This photo-essay summarises the Catalan independence process by reference to seven photographs that trace events from the 11th September rallies to the aftermath of Catalunya’s December 2017 regional elections. This is a more accessible text than the original Patria and Patrimonio sequence, which started with The Act of Referèndum. This photo-essay also serves as a postscript, outlining the events in November, December and January. Continue reading “El Procés in 7 Photographs”
Foreign observers are easily confused by the Catalan referendum, the supposed 1st October 2017 (mischievously notated “1-O”) self-determination of the hitherto Spanish region of Catalunya. The British libertarian press, whose readership naturally warms to stories of plucky little Catalans struggling against the oppression of the Spanish Empire, is invariably befuddled by the lack of political plurality in the process. The very observed absence of such plurality, on a topic that routinely divides the population of Catalunya, itself reveals the “Referèndum” as the action solely of the independentist cause, not the holistic process of resolving the actions of all parties, which is what the word referendum usually indicates. The linguistic deception hidden in plain sight remains remarkably enduring propaganda. Continue reading “The Act of Referèndum”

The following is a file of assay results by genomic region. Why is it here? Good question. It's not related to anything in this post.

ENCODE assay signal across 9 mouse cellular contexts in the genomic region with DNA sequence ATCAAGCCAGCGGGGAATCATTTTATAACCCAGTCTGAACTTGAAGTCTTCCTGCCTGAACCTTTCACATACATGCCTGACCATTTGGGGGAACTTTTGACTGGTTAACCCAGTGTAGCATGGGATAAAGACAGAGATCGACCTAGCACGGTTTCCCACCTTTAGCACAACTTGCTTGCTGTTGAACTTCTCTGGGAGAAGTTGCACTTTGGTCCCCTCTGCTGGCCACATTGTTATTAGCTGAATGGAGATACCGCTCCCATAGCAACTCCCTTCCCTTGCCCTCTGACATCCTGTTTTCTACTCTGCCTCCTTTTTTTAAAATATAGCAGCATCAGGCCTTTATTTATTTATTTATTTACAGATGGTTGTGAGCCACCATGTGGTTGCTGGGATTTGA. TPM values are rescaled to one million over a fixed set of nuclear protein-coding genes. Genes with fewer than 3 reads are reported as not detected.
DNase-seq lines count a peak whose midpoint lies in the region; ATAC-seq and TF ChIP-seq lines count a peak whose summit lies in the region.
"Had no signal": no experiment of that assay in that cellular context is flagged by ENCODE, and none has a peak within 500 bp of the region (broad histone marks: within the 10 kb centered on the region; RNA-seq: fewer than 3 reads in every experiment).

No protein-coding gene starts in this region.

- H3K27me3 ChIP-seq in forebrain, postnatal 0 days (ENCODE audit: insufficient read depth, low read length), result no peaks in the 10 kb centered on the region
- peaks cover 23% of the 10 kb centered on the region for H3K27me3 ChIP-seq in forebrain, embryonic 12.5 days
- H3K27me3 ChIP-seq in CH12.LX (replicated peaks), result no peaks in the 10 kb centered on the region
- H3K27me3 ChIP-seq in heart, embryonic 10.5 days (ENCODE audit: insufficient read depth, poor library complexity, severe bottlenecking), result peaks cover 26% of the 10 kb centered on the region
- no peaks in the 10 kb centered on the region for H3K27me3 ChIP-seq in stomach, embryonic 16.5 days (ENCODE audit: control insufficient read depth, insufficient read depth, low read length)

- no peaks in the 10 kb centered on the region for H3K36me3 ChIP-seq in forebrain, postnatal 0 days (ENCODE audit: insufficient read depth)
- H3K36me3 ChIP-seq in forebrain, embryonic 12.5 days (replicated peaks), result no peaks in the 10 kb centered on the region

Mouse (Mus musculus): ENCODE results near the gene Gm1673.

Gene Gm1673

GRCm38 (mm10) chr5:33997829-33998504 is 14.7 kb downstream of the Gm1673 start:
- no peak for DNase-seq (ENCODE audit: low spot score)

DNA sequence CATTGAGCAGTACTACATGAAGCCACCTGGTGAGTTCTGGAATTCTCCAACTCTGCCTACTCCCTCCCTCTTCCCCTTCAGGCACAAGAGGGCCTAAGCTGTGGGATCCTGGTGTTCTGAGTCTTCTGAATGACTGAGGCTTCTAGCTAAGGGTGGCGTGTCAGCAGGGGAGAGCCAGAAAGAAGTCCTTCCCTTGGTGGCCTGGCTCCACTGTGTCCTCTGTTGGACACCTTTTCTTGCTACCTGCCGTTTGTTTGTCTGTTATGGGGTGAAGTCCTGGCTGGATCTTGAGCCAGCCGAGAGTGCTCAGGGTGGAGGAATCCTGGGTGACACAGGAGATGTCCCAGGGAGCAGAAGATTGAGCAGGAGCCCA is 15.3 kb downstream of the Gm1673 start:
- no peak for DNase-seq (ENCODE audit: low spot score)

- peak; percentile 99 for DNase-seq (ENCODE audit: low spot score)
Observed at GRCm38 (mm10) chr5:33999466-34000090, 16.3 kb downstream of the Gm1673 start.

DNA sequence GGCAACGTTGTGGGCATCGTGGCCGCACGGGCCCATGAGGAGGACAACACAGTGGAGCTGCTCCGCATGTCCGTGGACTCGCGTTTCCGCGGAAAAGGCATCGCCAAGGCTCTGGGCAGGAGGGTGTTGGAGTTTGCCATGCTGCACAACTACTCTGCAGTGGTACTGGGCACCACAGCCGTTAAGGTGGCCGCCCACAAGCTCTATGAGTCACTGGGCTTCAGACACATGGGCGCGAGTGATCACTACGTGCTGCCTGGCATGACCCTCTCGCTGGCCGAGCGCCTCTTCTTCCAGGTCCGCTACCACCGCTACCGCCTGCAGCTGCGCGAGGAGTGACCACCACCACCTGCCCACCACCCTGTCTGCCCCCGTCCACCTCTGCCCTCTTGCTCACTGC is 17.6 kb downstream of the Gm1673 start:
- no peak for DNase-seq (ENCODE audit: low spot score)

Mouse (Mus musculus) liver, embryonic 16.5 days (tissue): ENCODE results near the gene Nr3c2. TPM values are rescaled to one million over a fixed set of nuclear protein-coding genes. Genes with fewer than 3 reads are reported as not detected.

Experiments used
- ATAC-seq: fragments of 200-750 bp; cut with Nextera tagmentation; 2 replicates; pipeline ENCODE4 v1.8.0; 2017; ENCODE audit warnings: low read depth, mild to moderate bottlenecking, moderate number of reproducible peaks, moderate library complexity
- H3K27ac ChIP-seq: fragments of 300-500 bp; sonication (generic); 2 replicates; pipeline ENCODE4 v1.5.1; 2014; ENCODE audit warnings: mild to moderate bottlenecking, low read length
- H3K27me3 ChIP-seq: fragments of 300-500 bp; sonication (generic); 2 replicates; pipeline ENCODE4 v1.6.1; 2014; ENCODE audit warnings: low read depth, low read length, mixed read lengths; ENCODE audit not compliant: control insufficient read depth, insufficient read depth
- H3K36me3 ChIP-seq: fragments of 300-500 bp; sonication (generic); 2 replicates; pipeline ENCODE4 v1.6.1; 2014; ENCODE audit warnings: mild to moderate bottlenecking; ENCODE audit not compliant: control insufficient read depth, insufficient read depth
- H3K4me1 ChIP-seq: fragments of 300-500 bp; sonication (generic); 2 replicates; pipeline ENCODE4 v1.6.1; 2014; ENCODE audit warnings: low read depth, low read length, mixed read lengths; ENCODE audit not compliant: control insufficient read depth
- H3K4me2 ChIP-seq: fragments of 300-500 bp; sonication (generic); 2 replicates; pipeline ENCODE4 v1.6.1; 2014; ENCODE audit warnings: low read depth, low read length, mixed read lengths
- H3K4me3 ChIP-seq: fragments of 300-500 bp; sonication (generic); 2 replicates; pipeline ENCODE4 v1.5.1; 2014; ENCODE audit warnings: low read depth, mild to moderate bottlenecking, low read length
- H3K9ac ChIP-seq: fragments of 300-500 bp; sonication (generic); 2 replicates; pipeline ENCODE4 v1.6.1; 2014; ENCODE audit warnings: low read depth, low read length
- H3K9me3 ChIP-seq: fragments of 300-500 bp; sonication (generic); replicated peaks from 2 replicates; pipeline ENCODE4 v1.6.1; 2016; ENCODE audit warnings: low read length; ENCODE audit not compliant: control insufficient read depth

If I am disinterested in ethics it is not because I am disinterested in humanity, rather that I make no distinction between the moral (human) and the metaphysical (divine). Syncretism, that Platonist disease. Murdoch (Sovereignty of Good) jokes that the asylums are full of people that consider all to be one. The singular idea is surely an impossible edifice for any human mind to maintain – such minds being within the very one they claim to conceive.
The idea of perfection (to borrow from Leibnitz) describes principles, not a particular construction. This distinction is essential given the arbitrary nature of any (logical) position that might be adopted (Godel in mathematics, maybe Bergson in philosophy, perhaps Kuhn or Popper for practical science). Arbitrary is not code for despair, that we should confine metaphysics to the realm of “don’t know”, or append the word belief, in the knowledge that we can’t do without. The least arbitrary is that which creates itself, that which we have as good an insight in as any.
The thing of itself echoes Husserl, the contemporary, anthropological auto-genesis. Modern accounts are prone to emphasise action – the very language of creation is tainted by perception. Irony: We can only but hope to apply such methods to our understanding while time marches ever forward. Continue reading “Fluidity and Good”